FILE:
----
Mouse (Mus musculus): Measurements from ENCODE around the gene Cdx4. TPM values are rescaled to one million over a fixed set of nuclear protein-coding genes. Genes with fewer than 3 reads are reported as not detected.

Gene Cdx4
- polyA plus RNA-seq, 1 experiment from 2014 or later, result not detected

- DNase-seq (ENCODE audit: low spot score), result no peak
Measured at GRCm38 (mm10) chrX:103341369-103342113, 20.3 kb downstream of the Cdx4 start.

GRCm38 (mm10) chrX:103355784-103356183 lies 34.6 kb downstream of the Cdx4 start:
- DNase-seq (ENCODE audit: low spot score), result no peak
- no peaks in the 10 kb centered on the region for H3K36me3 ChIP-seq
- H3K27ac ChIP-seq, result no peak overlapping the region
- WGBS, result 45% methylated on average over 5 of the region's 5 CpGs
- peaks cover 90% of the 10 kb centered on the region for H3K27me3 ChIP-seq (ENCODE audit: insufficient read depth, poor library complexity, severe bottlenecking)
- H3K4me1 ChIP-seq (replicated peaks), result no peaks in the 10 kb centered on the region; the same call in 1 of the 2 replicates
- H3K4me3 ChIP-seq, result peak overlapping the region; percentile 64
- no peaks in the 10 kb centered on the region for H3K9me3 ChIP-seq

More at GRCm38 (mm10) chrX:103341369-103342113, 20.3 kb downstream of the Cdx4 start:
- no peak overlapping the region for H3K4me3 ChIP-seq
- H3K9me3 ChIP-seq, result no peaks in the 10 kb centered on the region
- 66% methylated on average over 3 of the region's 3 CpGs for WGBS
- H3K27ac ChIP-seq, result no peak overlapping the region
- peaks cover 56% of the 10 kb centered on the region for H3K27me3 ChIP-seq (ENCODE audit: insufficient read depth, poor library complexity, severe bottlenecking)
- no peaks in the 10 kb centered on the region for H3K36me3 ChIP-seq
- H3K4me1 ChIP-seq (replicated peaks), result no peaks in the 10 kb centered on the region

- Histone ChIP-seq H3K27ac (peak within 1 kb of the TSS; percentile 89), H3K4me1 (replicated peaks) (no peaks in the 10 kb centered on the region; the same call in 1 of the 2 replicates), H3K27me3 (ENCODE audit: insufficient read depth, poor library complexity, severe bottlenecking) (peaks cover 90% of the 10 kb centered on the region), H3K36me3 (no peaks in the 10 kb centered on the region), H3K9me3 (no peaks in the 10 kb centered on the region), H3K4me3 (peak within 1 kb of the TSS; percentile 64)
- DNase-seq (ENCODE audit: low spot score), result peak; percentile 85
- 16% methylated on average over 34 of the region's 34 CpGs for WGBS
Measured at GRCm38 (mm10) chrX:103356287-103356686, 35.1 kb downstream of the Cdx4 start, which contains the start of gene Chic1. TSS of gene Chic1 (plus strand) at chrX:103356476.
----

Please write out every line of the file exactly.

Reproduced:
Mouse (Mus musculus): Measurements from ENCODE around the gene Cdx4. TPM values are rescaled to one million over a fixed set of nuclear protein-coding genes. Genes with fewer than 3 reads are reported as not detected.

Gene Cdx4
- polyA plus RNA-seq, 1 experiment from 2014 or later, result not detected

- DNase-seq (ENCODE audit: low spot score), result no peak
Measured at GRCm38 (mm10) chrX:103341369-103342113, 20.3 kb downstream of the Cdx4 start.

GRCm38 (mm10) chrX:103355784-103356183 lies 34.6 kb downstream of the Cdx4 start:
- DNase-seq (ENCODE audit: low spot score), result no peak
- no peaks in the 10 kb centered on the region for H3K36me3 ChIP-seq
- H3K27ac ChIP-seq, result no peak overlapping the region
- WGBS, result 45% methylated on average over 5 of the region's 5 CpGs
- peaks cover 90% of the 10 kb centered on the region for H3K27me3 ChIP-seq (ENCODE audit: insufficient read depth, poor library complexity, severe bottlenecking)
- H3K4me1 ChIP-seq (replicated peaks), result no peaks in the 10 kb centered on the region; the same call in 1 of the 2 replicates
- H3K4me3 ChIP-seq, result peak overlapping the region; percentile 64
- no peaks in the 10 kb centered on the region for H3K9me3 ChIP-seq

More at GRCm38 (mm10) chrX:103341369-103342113, 20.3 kb downstream of the Cdx4 start:
- no peak overlapping the region for H3K4me3 ChIP-seq
- H3K9me3 ChIP-seq, result no peaks in the 10 kb centered on the region
- 66% methylated on average over 3 of the region's 3 CpGs for WGBS
- H3K27ac ChIP-seq, result no peak overlapping the region
- peaks cover 56% of the 10 kb centered on the region for H3K27me3 ChIP-seq (ENCODE audit: insufficient read depth, poor library complexity, severe bottlenecking)
- no peaks in the 10 kb centered on the region for H3K36me3 ChIP-seq
- H3K4me1 ChIP-seq (replicated peaks), result no peaks in the 10 kb centered on the region

- Histone ChIP-seq H3K27ac (peak within 1 kb of the TSS; percentile 89), H3K4me1 (replicated peaks) (no peaks in the 10 kb centered on the region; the same call in 1 of the 2 replicates), H3K27me3 (ENCODE audit: insufficient read depth, poor library complexity, severe bottlenecking) (peaks cover 90% of the 10 kb centered on the region), H3K36me3 (no peaks in the 10 kb centered on the region), H3K9me3 (no peaks in the 10 kb centered on the region), H3K4me3 (peak within 1 kb of the TSS; percentile 64)
- DNase-seq (ENCODE audit: low spot score), result peak; percentile 85
- 16% methylated on average over 34 of the region's 34 CpGs for WGBS
Measured at GRCm38 (mm10) chrX:103356287-103356686, 35.1 kb downstream of the Cdx4 start, which contains the start of gene Chic1. TSS of gene Chic1 (plus strand) at chrX:103356476.